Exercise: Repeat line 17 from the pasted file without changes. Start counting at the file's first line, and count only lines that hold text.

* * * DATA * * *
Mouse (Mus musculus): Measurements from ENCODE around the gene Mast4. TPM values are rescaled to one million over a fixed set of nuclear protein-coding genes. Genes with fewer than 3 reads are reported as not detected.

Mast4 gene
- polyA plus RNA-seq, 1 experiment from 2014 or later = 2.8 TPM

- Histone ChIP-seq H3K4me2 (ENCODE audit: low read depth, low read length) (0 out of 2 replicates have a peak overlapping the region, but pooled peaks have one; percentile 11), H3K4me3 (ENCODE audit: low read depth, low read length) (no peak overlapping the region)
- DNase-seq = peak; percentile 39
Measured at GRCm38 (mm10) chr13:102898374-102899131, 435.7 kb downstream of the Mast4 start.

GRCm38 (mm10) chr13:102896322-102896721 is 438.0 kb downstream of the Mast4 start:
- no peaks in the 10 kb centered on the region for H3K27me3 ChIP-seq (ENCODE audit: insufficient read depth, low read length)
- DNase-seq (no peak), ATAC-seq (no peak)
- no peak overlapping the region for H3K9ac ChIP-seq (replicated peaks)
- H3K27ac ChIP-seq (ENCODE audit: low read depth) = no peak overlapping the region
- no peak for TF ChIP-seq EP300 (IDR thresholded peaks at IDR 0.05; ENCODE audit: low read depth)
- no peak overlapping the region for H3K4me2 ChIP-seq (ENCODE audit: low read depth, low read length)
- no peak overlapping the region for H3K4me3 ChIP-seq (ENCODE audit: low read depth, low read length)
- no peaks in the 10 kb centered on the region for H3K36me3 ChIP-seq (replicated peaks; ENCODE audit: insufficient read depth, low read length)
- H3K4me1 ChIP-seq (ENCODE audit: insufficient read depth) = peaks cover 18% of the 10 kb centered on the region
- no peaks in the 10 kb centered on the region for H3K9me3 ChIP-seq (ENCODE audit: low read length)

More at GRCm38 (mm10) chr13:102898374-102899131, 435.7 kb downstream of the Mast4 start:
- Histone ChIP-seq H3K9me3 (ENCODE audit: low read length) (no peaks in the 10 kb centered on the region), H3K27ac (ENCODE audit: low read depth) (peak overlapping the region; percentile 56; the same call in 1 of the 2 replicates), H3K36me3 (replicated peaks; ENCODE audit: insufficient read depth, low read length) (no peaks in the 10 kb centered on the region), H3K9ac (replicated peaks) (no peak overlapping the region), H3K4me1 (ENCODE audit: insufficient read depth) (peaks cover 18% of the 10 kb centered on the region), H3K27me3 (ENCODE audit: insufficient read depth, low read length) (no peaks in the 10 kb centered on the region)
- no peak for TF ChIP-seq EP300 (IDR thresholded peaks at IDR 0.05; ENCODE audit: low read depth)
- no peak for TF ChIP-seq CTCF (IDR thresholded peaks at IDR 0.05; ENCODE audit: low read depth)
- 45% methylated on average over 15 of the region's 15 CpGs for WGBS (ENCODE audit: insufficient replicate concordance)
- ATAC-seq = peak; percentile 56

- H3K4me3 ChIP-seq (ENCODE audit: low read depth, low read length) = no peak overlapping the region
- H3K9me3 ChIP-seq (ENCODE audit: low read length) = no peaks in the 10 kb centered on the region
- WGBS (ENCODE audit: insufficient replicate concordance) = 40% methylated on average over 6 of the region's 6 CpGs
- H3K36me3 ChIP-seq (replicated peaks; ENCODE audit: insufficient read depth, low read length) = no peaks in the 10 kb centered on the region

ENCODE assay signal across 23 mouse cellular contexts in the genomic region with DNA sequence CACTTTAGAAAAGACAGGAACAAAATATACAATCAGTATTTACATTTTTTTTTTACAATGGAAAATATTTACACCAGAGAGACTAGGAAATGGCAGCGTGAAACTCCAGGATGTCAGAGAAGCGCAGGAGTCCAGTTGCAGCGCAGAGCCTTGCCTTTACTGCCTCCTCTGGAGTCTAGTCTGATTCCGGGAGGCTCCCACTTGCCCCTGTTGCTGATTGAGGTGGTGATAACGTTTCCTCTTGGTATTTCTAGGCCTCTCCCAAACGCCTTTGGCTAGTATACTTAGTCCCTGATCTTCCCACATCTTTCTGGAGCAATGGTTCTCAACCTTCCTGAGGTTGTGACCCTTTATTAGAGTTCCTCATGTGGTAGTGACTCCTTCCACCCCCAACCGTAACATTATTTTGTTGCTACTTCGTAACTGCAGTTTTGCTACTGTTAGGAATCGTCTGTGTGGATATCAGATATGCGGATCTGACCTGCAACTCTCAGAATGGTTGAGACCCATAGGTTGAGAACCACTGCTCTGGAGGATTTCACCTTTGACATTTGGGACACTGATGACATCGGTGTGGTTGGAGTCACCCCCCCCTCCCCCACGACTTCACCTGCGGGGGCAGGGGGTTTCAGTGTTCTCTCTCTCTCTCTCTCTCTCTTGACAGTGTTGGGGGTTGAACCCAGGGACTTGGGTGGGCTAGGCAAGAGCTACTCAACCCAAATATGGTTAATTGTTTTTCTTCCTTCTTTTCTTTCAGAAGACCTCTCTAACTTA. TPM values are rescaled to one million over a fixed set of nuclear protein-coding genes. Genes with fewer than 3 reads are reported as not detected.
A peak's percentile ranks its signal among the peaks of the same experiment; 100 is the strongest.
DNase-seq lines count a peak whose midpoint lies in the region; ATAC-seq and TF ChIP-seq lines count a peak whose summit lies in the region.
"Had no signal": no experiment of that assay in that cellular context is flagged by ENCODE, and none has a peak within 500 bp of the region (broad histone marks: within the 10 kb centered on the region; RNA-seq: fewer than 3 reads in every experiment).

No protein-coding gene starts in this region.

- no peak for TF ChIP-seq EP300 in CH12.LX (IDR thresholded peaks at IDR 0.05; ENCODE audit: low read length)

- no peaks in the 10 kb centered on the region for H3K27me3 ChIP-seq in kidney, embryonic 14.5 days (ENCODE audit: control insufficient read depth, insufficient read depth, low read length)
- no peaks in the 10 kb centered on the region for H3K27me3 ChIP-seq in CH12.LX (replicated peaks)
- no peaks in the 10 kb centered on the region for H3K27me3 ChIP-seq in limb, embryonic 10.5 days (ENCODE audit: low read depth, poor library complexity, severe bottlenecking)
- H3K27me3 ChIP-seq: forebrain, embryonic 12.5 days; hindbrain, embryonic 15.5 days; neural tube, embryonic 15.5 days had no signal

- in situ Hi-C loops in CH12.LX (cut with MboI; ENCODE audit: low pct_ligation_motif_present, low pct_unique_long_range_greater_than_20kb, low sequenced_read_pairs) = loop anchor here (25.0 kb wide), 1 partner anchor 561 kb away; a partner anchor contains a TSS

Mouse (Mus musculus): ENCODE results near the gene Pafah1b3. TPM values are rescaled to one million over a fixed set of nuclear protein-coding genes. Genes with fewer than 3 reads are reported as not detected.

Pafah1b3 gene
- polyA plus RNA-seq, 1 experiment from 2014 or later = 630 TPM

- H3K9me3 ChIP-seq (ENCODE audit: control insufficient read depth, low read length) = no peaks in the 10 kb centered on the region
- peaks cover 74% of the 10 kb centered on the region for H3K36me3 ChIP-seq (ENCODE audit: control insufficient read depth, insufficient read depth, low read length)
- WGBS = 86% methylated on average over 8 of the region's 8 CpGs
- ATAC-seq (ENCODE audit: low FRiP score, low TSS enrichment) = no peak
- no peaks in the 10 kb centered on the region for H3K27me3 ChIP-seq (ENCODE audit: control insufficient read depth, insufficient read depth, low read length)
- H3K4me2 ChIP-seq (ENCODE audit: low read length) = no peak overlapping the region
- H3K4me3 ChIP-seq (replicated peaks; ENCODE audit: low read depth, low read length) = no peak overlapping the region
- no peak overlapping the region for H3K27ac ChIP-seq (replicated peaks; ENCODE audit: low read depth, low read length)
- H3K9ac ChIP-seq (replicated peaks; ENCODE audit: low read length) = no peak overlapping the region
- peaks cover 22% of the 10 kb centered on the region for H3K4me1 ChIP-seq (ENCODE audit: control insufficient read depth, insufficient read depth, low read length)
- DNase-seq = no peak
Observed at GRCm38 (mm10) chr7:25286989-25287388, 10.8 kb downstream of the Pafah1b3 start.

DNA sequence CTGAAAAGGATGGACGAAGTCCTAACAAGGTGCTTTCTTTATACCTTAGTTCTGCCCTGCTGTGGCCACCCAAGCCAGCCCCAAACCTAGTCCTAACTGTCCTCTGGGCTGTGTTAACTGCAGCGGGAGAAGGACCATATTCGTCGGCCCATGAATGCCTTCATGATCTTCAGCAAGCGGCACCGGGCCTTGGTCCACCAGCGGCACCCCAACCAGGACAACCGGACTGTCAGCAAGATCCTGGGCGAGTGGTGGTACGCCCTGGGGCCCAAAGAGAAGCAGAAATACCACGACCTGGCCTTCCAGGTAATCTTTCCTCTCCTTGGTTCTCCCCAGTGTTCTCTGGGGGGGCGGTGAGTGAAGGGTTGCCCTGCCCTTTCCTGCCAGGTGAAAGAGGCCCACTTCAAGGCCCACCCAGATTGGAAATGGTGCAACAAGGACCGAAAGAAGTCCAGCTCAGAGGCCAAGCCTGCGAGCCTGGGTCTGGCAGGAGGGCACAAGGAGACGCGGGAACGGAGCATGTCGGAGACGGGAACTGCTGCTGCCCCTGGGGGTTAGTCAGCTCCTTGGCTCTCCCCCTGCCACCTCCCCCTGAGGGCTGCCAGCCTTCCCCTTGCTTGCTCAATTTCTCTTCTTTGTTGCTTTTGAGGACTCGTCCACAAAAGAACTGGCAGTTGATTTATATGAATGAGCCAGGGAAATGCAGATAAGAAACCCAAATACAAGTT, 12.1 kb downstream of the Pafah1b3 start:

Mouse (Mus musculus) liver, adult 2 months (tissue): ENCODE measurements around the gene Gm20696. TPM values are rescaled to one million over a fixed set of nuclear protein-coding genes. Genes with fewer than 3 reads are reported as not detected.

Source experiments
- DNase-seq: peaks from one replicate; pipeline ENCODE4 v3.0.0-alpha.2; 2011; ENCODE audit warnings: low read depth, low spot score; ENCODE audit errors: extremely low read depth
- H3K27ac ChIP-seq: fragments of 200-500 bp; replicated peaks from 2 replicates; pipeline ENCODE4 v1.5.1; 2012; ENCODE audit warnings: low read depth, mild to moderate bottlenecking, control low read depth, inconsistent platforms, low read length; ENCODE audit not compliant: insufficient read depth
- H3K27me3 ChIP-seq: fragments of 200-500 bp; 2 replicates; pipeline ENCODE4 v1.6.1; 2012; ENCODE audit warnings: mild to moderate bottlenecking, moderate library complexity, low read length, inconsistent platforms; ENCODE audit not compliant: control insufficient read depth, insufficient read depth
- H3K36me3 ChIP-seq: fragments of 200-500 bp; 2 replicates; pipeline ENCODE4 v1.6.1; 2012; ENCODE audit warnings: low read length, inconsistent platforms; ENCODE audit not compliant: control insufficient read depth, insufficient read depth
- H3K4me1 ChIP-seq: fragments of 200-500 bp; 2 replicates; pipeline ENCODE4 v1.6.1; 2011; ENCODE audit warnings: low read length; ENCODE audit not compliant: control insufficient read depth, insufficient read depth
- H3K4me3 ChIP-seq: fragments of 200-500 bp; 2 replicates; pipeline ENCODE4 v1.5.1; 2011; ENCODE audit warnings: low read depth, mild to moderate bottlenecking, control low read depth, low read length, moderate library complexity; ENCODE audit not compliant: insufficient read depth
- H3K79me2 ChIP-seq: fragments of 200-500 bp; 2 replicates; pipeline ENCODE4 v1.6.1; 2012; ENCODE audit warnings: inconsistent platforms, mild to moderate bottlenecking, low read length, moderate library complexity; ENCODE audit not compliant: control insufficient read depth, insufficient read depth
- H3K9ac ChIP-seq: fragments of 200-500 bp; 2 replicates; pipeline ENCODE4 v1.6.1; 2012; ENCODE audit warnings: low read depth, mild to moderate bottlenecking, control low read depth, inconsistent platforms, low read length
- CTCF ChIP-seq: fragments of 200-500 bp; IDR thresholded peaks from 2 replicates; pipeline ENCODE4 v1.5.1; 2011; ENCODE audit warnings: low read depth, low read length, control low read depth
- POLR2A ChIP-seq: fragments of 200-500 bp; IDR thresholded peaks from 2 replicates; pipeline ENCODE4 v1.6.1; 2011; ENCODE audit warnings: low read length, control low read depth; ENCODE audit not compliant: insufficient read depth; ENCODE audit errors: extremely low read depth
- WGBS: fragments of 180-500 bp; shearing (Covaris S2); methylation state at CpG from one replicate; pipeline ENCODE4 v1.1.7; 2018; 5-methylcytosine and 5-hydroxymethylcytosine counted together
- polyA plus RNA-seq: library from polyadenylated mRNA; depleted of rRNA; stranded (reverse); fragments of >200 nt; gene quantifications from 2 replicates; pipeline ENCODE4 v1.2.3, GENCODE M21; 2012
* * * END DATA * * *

- no peaks in the 10 kb centered on the region for H3K9me3 ChIP-seq (ENCODE audit: low read length)